Publication Date

2009-07-17

Availability

Open access

Degree Type

Dissertation

Degree Name

Doctor of Philosophy (PHD)

Department

Psychology (Arts and Sciences)

Date of Defense

2008-12-08

First Committee Member

Michael E. McCullough

Second Committee Member

Matthias Siemer

Third Committee Member

Patrice G. Saab

Fourth Committee Member

Sheri L. Johnson

Fifth Committee Member

Suzanne C. Lechner

Abstract

Heart rate variability (HRV), a physiological marker of autonomic nervous system (ANS) engagement, has been associated with a wide variety of clinical and psychological processes. High frequency (HF) HRV power, specifically, has been linked with the parasympathetic nervous system (PNS) and self-regulation. The current inquiry used a random effects growth model to study the HF HRV response to an emotional task and to predict individual differences in HF HRV as a function of trait hostility, neuroticism, and emotion regulation strategies (e.g., positive reappraisal, positive refocusing). Results indicated that the task engaged both branches of the ANS. HF HRV was not related to either hostility or neuroticism. However, positive reappraisal was associated with both high baseline values of HF HRV (i.e., greater initial parasympathetic activation) and lower rates of reactivity (i.e., less parasympathetic withdrawal). Overall, these results add to the evidence that positive reappraisal is a powerful component of emotion regulation and may be an important intervention target.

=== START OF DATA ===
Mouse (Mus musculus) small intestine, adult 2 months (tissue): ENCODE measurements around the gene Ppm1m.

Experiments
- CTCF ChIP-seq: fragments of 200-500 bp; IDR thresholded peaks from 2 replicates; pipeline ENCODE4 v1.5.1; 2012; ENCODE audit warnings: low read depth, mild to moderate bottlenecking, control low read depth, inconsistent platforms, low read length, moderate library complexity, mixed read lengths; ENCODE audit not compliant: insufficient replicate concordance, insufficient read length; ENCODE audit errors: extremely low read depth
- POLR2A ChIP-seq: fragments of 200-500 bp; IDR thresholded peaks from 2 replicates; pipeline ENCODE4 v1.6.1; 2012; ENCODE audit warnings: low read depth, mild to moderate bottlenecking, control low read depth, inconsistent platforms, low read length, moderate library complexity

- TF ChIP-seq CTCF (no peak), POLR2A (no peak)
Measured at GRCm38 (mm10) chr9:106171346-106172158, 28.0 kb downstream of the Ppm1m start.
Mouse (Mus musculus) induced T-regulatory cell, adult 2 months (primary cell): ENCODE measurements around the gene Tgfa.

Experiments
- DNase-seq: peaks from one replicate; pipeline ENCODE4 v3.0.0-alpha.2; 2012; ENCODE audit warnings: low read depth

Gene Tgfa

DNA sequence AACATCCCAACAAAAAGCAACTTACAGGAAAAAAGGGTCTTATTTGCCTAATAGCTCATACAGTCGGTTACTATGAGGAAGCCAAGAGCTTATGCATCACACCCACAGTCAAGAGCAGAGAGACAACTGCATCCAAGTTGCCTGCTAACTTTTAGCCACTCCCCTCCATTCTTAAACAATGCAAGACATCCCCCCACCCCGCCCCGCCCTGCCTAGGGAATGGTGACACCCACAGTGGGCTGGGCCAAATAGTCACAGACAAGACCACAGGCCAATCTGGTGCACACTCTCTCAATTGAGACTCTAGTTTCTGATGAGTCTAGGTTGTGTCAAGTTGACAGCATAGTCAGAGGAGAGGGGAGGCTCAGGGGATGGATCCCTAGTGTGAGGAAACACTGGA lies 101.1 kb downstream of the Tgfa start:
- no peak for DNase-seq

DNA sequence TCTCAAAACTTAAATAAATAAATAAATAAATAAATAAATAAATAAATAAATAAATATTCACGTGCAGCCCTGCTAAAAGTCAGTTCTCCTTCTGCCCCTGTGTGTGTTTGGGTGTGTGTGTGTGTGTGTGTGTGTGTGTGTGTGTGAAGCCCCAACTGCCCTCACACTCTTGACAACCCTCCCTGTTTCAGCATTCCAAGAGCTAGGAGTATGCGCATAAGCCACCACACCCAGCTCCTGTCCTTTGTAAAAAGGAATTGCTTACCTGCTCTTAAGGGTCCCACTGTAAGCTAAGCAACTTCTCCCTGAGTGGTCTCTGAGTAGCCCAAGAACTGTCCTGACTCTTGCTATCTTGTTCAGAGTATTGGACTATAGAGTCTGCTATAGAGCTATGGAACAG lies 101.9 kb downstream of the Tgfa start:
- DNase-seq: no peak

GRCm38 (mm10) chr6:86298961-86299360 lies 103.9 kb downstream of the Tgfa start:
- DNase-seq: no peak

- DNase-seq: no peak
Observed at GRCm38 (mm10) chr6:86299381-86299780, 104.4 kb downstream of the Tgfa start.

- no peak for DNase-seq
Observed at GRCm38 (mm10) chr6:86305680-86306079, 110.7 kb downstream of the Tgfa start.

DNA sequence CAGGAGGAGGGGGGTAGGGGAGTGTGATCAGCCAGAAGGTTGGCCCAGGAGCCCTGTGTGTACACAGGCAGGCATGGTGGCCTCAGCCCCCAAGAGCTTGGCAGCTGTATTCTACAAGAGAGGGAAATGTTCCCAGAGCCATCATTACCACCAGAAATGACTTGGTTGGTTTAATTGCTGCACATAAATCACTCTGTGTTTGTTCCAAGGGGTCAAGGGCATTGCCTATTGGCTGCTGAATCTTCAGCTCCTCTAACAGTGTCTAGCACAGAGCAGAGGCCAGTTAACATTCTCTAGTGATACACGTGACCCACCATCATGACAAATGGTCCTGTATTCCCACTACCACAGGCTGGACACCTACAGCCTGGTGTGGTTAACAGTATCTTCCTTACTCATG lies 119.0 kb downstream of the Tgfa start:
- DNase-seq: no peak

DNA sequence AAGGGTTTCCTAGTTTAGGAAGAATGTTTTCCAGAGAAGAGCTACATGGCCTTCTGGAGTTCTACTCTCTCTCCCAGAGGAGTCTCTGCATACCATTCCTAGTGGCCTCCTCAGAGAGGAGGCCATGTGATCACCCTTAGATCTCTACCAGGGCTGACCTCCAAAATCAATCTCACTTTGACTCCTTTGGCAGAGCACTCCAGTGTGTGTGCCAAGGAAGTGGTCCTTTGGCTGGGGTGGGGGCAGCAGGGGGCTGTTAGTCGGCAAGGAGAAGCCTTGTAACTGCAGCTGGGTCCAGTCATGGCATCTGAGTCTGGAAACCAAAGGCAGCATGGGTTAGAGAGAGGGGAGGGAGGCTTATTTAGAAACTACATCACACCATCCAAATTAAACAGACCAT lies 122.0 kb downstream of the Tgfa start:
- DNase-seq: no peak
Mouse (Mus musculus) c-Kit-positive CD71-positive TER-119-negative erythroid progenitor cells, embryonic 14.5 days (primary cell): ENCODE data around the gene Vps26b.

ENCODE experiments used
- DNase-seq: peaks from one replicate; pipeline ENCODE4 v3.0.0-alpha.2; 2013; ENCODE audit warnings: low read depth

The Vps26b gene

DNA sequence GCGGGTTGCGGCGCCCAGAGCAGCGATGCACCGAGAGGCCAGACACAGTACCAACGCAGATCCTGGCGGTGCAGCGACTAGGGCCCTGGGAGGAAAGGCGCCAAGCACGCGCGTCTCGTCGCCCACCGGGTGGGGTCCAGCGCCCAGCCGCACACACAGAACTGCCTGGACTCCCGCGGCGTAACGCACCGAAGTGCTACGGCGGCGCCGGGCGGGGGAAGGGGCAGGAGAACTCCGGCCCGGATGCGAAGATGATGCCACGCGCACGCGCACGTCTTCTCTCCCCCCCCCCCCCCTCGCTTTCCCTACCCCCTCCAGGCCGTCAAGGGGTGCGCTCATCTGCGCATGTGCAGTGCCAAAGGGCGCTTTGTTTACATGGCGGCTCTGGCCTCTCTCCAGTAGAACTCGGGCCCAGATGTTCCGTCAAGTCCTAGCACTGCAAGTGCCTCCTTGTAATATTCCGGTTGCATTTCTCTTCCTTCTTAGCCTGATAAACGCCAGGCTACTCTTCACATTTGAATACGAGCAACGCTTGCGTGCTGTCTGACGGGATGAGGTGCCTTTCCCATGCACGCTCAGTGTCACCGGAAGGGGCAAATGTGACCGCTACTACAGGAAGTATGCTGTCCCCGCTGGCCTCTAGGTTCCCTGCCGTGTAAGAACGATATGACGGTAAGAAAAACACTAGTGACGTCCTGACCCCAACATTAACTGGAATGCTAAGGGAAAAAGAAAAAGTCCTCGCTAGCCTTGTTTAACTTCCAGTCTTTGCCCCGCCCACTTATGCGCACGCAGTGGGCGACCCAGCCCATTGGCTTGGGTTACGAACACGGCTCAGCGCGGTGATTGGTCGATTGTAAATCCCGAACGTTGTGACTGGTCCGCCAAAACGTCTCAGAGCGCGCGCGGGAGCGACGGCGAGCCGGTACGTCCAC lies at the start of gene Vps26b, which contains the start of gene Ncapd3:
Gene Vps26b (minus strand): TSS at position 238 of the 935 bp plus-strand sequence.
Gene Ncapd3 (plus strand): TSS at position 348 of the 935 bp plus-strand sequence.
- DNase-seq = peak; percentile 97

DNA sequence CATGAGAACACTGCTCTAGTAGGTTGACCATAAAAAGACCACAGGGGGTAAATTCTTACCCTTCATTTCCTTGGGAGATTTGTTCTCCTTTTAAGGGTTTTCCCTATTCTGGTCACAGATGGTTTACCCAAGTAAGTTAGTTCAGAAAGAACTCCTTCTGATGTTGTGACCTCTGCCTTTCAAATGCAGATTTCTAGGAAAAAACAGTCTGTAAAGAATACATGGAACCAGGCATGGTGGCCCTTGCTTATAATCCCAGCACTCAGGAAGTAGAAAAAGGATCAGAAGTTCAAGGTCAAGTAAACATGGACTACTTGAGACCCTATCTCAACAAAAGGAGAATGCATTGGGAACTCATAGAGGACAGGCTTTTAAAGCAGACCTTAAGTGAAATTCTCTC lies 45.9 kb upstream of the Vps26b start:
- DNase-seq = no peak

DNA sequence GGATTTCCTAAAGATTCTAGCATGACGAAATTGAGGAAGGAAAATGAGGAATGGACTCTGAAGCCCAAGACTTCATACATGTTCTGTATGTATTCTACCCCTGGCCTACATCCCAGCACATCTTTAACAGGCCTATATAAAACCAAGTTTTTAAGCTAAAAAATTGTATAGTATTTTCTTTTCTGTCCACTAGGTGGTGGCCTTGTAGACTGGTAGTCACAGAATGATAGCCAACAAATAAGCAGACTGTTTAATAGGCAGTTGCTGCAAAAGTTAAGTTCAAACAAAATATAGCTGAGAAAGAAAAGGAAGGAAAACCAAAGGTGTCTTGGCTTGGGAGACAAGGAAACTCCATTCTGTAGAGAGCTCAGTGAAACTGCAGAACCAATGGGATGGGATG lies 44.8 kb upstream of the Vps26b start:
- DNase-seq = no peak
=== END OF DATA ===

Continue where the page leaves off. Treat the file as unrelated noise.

Keywords

Parasympathetic Nervous System; Personality; Hostility; Neuroticism; Autobiographical Paradigm; Vagal Tone; Heart Rate Variability; Positive Reappraisal; Emotion Regulation

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